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Topean power that has settlements in America; they being only Europeans who huve .itablished colonies in Africa; and from hence they import bei weer forty and fifty thousand negroes annually, all of which go into the amount of the cargo of the Brafil fleets for Europe. Of the diamonds, there is supe poled to be recurned to Europe to the value of one hundred and thirty (bou. {and pounds sterling.

This, with the sugar, tobacco, hides, and the valuable drugs for medicine and manufactures, may give some idea of the imporiance of this trade, not only to Portugal, but to all the trading powers of Europe.

A fifteenth part of the chief commodities the European ships carry thither in return, are not the produce of Portugal; they coulill of woollen goods of all kinds, from England, France, and Holand; linens and laces from Holland, France, and Germany; fiks from France and Italy; folk and thread stockings, hats, lead, rin, pewier, iron, copper, and all foris of wien. so's wrought in these metals, from England; as well as falt fith, beef, flour and cheese. Oil they have from Spain ; wine, with some fruit, is nearly all they receive from Portugal. England is al present most intereited in the trade of Portugal, both for home consumption and the use of the Brails. However, the French have become very dangerous rivals to them in this, as in many other branches of trade.

Brasil is a very wealthy and ilourishing seulement. Their export of fue gar, within forty years, is much greater than it was, though anciently it made almost the whole of their exportable produce, and they were without rivals in the trade. Their tobacco is remarkably good, though not raised in such large quantities as in North-dimerica. The northern and southern parks of Brasil abound with horned catile : these are hunted for their hides only, of which no less than twenty thousand are sent annually to Europe.

The Portuguese had been long in poflession of Brasil, before they discovered the treasures of gold and diamonds, which have fince made it so valuable. Their fleets rendezvous in the bay of All-Saints, to the amount of one hundred fail of large ships, in May or June, and carry to Europe a cargo liute inferior in value to the treasures of the Spanish flora and galeons. The gold alone, great part of which is coined in America, amounts to near four mil. lions sterling; but part of this is brought from their colonies in Africa, 10gether with ebony, and ivory.

This country was first discovered by Americus Vefpufo, in 1498 ; but the Portuguese did not plant it till 1549, when they fixed themselves at the bay of Al-Saints, and founded the city of Si. Salvador. They met with some interruption at firit from the court of Spain, who considered the whole continent of South-America as belonging to them. However, the affair was at length made up by treaty; and it was agreed that the Portuguese Should possess all the country lying between the two great rivers Amazon and La Plata, which they mill enjoy. The French albo made lome attempis to plant colonies on this coast, but were driven from thence by the Portuguese, who remained without a rival till the year 1580, when, in the very meridian of their prosperity, they fell under the dominion of Spain.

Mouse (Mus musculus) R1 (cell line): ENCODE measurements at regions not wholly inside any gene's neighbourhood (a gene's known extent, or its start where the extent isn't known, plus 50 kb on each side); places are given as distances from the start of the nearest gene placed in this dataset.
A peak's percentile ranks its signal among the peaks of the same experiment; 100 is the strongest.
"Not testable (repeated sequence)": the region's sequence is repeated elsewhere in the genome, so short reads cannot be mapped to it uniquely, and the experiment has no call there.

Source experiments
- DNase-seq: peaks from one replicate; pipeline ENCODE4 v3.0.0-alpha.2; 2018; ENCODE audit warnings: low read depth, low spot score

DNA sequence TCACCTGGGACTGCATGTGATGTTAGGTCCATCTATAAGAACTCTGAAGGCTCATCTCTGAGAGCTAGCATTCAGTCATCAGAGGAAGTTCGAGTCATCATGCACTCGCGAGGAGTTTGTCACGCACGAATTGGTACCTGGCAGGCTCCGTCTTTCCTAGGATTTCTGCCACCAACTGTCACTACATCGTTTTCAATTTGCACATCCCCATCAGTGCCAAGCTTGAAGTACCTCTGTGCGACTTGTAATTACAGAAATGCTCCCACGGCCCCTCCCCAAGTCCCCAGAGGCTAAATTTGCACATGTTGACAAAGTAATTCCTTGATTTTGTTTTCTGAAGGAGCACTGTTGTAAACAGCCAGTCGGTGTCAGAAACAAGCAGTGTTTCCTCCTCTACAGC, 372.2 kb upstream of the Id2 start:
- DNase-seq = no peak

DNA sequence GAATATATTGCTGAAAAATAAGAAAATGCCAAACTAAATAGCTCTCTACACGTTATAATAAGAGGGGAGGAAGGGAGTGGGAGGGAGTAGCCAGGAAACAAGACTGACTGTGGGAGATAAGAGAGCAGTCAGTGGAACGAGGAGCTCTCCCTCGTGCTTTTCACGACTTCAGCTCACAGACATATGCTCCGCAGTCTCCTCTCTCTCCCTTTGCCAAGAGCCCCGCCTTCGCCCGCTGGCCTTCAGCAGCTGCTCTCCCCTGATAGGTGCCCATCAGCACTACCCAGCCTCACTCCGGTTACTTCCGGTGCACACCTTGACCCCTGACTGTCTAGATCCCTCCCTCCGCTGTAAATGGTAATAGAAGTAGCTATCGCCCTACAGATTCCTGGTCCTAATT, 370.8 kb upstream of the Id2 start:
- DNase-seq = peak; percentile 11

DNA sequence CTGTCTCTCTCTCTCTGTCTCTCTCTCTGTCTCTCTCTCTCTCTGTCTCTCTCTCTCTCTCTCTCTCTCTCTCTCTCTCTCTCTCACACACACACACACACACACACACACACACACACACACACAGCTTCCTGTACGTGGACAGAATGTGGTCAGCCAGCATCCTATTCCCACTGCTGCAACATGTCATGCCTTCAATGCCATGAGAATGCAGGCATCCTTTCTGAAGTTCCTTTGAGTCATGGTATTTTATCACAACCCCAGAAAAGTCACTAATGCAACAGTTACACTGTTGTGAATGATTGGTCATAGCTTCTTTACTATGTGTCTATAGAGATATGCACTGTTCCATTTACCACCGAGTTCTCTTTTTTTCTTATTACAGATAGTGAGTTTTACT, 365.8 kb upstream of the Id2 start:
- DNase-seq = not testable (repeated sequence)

The Dutch, soon after this, having thrown off the Spanish yoke, not satisfied with supporting their independency by a successful defensive war, and flushed with the juvenile ardour of a growing commonwealih, pursued the Spaniards into the remoteft recesses of cheir extensive territories, and grew rich, powerful, and terrible, by the fpoils of Their former mallers. They particularly attacked the possessions of the Poriuguese; conquered almolt all their fortresses in the East Indies, and then turned their arms upon Brasil, where they took feven of the provinces; and would have subdued the whole colony, had not cheir career been flope by che archbishop, at the head of his monks, and a few scattered forces. The Dutch were, however, about the year 1654, entirely driven out of Brasil; but their West-India company till continuing their pretensions to this country, and harralling the Portaquefe at sea, the latter agreed, in 1661, to pay the Dutch eight tons of gold, to relinquilh their interest in that country, which was accepted; and the Portuguese have remained in peaceable polemion of all Branl from that time, till about the end of 1962, when the Spanish governor of Buenos Ayres, hearing of a war between Portugal and Spain, look, after a month's liege, the Portuguese frontier fortress called Si. Sacrament; but, by ibe treary of peace, it was restored.